When Ransomware Goes Mobile
While ransomware is an epidemic in the PC world, we see an entirely different trend in the mobile world where ransomware targets Android devices almost exclusively. Among Android ransomware, we can identify three significantly different families, each with a different way of working.
The first family is screen blocker ransomware. This family makes normal interaction with the device screen impossible by forcing system-level alerts. The first sample, called Android fake defender, appeared in mid-2013 and claimed to be an anti-virus app. The malware indicated that the device was infected and demanded that victims purchase the full version to remediate the risk. If the user chooses to continue with the free version, the malware waited for a boot and then triggered a notification window every time the user interacted with the device.
In 2014, we saw the first mobile ransomware encrypt files, following the success of Windows-targeted crypto-lockers. The malware called simplocker, disguised itself as a porn app then spread itself using “Droppers,” app whose sole purpose is to install other malicious apps.
After launching, simplocker displayed ransom messages demanding the victim pay a fine to law enforcement agencies. This tactic imitates one used by the first computer ransomware. Meanwhile, another thread ran in the background to encrypt files on the SD card using AES encryption. The first variants used keys that were hard coded in plain text, making decryption possible, but as variants evolved they received keys from a C&C server, making decryption impossible.
The most recent mobile ransomware family is the Pin locker, which emerged early in 2015.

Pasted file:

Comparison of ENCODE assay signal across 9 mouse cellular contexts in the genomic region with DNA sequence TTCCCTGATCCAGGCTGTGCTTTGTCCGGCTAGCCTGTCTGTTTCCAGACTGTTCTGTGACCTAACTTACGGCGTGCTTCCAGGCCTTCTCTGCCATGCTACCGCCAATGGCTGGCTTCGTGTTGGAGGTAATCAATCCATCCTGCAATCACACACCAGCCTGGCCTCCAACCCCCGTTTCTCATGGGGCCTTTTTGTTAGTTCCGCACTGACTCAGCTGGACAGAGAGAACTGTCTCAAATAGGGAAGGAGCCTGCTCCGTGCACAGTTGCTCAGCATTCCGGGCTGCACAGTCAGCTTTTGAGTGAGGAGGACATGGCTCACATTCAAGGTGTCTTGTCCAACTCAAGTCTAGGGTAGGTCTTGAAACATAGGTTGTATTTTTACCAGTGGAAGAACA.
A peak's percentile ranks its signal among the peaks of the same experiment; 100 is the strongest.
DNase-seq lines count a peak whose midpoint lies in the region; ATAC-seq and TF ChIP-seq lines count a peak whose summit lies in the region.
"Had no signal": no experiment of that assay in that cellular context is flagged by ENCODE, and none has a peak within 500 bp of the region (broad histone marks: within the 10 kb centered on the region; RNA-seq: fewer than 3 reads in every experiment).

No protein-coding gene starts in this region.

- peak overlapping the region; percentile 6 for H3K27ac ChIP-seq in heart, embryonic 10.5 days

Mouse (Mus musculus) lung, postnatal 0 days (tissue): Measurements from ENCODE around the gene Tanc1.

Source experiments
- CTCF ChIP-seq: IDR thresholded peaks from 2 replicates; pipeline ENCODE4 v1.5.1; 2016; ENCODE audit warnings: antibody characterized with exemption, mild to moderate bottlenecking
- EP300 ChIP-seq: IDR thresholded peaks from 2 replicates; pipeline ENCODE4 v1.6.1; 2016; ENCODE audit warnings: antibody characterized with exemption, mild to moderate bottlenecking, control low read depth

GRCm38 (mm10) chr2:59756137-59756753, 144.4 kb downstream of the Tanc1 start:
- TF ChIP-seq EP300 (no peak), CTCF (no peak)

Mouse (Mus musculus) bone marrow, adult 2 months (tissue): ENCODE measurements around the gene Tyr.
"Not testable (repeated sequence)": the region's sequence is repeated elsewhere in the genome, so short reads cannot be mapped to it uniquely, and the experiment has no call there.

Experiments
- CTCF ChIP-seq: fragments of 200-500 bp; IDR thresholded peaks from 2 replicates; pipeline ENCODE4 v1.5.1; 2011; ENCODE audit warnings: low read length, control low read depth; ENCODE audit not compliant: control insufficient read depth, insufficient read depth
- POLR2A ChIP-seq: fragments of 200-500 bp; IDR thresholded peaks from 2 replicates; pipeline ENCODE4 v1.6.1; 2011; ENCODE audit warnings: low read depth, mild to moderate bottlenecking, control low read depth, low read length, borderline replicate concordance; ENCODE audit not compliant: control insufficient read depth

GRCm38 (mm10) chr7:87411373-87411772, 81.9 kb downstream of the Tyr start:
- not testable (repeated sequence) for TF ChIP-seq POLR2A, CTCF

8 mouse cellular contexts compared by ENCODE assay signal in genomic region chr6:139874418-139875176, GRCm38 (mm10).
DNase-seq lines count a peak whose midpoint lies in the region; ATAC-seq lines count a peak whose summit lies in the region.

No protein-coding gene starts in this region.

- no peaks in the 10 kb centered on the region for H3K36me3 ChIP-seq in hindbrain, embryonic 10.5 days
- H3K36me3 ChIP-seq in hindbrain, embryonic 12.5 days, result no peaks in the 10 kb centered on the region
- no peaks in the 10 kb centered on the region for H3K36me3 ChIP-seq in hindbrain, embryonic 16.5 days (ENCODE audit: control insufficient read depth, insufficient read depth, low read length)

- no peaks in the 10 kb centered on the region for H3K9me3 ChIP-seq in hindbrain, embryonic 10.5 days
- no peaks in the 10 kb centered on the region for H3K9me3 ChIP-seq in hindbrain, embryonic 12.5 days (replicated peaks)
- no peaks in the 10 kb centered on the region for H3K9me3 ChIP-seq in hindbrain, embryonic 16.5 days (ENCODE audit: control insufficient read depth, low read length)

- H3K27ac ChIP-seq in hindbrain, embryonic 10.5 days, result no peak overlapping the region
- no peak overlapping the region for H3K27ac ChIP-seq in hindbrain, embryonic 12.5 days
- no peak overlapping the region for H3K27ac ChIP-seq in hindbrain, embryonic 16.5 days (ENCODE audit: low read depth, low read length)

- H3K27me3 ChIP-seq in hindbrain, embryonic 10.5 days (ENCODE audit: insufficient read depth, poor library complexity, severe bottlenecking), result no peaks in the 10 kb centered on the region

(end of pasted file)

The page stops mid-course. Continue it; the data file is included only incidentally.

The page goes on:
One instance called PornDroid pretends to be a porn player. The app presents a fake overlay to clickjack the user into granting it Admin-level privileges on the device. With these privileges, the malware changes the Pin code and locks the user out of the device. Similar to the crypto-locker family, the malware then displays a ransom message claiming to be from a law enforcement agency demanding the user pays a fine.
iOS is a different story
We have yet to see an actual ransomware targeting iOS devices, but there was one case where iOS users were extorted. In 2015, attackers used credentials leaked from various website breaches like the eBay breach to log into iCloud accounts. Once inside, the attackers locked users’ iPhones and iPads, demanding ransom in return for their release.
What’s the big difference from PC ransomware?
Unlike PC ransomware, mobile ransomware focuses on locking users out of a device since most users keep less valuable information there than PCs. This point becomes even clearer when considering the fact that due to Android sandboxing, malware cannot trivially access any memory partition it wants, but only the SD card, using the appropriate Android permission.
Also, unlike the PC world, mobile bankers still thrive. The cause for this is probably the ease with which mobile bankers can steal Two-Factor Authentications since they are usually sent to the mobile device. PC bankers, on the other hand, have a hard time bypassing this security measure.
Looking to the future, we expect to see Android ransomware use privilege escalation capabilities to inflict the same damage on devices, and not limit itself to the SD card. Furthermore, mobile ransomware infrastructures for sale will probably appear, similar to what has happened with mobile banker malware, which is offered for sale in various forums. We can also expect iOS to become a ransomware target as we have recently seen the appearance of KeRanger, the first OS X ransomware target Apple’s Mac platform.
About the Author
Feixiang He is a cyber analyst and blogger who focuses on mobile information security in Asia on the Check Point Software Technologies Research Team.
Edited by Peter Bernstein